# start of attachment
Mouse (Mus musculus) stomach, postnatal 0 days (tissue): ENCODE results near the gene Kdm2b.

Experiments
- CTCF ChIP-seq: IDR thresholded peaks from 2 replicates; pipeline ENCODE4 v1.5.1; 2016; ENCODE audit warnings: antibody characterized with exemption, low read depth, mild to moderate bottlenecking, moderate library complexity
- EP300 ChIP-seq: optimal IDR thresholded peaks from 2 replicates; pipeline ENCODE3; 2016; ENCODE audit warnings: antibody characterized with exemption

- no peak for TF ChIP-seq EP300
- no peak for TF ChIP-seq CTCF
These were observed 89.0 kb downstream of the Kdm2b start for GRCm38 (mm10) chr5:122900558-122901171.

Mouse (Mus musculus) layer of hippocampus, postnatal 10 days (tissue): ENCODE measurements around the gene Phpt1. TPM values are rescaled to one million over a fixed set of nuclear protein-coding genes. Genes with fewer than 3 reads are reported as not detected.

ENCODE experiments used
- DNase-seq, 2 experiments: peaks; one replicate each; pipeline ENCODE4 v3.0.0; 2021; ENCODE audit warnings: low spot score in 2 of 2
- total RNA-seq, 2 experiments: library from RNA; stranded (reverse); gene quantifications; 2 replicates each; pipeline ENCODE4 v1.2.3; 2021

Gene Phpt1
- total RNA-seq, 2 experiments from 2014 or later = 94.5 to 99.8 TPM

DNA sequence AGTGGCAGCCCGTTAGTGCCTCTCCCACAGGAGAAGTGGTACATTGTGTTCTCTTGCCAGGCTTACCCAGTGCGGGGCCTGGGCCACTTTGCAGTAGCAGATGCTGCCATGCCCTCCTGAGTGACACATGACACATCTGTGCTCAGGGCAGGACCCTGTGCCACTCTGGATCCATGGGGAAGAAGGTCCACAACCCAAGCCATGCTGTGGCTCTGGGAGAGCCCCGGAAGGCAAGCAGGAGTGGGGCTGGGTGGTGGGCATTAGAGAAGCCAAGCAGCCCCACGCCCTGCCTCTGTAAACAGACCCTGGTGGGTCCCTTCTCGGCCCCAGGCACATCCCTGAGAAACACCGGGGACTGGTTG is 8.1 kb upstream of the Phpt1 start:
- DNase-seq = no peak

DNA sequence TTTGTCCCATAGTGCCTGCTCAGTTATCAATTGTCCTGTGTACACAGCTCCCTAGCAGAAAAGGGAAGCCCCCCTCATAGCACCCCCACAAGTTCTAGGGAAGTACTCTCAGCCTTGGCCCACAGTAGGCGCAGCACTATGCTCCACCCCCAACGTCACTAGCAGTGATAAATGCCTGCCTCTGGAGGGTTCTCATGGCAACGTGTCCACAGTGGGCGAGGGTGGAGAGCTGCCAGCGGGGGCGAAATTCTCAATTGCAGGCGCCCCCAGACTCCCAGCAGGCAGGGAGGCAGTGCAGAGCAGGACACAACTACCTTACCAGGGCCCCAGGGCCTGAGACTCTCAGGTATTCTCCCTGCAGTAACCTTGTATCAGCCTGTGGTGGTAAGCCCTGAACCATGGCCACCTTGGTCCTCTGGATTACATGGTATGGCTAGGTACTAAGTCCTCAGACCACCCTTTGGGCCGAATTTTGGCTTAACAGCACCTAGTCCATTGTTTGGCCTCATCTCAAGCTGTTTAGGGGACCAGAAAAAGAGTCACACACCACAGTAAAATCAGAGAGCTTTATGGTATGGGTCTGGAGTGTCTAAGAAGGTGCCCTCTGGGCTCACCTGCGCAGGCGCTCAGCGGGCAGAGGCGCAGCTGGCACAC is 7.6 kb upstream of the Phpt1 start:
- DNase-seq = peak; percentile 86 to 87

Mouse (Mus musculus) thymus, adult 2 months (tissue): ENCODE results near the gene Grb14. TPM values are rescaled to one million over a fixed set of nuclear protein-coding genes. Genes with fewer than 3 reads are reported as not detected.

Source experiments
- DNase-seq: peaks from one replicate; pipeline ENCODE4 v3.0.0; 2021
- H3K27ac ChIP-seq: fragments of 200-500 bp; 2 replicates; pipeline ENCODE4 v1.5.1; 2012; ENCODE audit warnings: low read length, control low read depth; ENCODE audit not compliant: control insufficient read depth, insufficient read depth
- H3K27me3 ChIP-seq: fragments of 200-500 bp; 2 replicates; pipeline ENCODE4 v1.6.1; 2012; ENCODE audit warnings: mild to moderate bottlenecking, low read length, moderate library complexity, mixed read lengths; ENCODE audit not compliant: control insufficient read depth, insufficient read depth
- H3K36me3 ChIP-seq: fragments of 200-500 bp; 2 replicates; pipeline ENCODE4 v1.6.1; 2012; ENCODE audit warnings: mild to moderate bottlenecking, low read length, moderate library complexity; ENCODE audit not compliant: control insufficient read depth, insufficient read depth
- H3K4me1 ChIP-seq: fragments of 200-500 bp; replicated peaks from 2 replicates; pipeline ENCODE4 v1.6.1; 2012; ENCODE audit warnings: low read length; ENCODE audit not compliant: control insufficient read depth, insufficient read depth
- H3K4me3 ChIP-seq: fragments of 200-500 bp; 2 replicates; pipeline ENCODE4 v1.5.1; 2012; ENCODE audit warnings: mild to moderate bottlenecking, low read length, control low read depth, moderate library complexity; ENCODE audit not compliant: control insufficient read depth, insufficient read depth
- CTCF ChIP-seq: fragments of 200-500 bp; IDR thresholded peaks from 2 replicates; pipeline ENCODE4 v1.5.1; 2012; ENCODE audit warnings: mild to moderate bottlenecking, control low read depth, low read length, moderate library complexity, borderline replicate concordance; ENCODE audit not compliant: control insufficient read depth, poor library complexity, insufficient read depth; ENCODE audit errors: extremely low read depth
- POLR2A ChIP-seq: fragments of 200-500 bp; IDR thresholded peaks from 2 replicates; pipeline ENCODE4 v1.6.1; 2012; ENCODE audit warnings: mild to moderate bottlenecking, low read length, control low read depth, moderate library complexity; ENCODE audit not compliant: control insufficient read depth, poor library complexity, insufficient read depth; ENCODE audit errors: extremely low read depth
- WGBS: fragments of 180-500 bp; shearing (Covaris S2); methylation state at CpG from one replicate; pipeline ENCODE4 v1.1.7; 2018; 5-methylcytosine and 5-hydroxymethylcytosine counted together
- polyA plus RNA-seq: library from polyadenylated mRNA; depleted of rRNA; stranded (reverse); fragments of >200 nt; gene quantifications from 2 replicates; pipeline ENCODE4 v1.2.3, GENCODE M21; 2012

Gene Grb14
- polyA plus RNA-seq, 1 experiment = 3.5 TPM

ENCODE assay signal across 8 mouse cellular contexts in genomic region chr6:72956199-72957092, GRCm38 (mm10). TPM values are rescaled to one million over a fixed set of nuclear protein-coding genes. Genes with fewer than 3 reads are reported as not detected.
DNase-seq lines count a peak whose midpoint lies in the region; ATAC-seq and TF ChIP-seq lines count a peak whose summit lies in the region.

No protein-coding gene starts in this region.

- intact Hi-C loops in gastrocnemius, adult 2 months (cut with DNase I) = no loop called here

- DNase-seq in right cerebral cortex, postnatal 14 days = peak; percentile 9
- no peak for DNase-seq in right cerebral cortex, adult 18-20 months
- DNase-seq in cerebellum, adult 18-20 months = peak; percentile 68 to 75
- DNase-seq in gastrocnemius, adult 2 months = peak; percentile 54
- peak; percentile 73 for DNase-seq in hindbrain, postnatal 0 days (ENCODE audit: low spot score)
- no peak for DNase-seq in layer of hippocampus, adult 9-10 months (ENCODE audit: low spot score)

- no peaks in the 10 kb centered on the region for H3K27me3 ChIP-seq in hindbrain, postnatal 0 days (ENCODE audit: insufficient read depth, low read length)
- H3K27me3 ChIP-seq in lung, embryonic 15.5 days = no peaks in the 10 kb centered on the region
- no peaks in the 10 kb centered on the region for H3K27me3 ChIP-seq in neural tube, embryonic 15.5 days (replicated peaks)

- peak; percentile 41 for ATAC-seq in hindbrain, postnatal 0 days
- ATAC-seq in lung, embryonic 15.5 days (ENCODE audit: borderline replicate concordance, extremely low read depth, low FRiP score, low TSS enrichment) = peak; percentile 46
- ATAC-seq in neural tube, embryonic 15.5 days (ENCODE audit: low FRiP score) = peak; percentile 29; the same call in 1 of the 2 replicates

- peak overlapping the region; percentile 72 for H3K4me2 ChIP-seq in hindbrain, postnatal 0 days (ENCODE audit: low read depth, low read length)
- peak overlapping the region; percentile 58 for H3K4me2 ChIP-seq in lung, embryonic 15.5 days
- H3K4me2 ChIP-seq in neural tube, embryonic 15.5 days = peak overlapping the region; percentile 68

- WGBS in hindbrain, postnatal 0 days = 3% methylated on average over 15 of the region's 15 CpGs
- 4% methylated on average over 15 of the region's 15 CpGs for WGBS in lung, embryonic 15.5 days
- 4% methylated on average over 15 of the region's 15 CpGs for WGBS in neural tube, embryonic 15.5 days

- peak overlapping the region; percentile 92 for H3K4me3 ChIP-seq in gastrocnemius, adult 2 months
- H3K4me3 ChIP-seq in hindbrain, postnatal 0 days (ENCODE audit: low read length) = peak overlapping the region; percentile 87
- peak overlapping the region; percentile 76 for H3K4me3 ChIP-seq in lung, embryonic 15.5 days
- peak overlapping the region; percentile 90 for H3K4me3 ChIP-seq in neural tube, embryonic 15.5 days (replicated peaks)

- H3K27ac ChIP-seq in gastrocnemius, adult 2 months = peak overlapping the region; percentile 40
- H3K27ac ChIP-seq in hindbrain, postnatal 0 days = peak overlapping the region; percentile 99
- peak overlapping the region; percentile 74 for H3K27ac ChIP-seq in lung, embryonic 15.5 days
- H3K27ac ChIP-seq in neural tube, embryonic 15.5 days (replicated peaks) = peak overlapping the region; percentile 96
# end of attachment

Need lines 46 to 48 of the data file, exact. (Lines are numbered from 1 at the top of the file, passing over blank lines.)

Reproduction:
- ATAC-seq in lung, embryonic 15.5 days (ENCODE audit: borderline replicate concordance, extremely low read depth, low FRiP score, low TSS enrichment) = peak; percentile 46
- ATAC-seq in neural tube, embryonic 15.5 days (ENCODE audit: low FRiP score) = peak; percentile 29; the same call in 1 of the 2 replicates

- peak overlapping the region; percentile 72 for H3K4me2 ChIP-seq in hindbrain, postnatal 0 days (ENCODE audit: low read depth, low read length)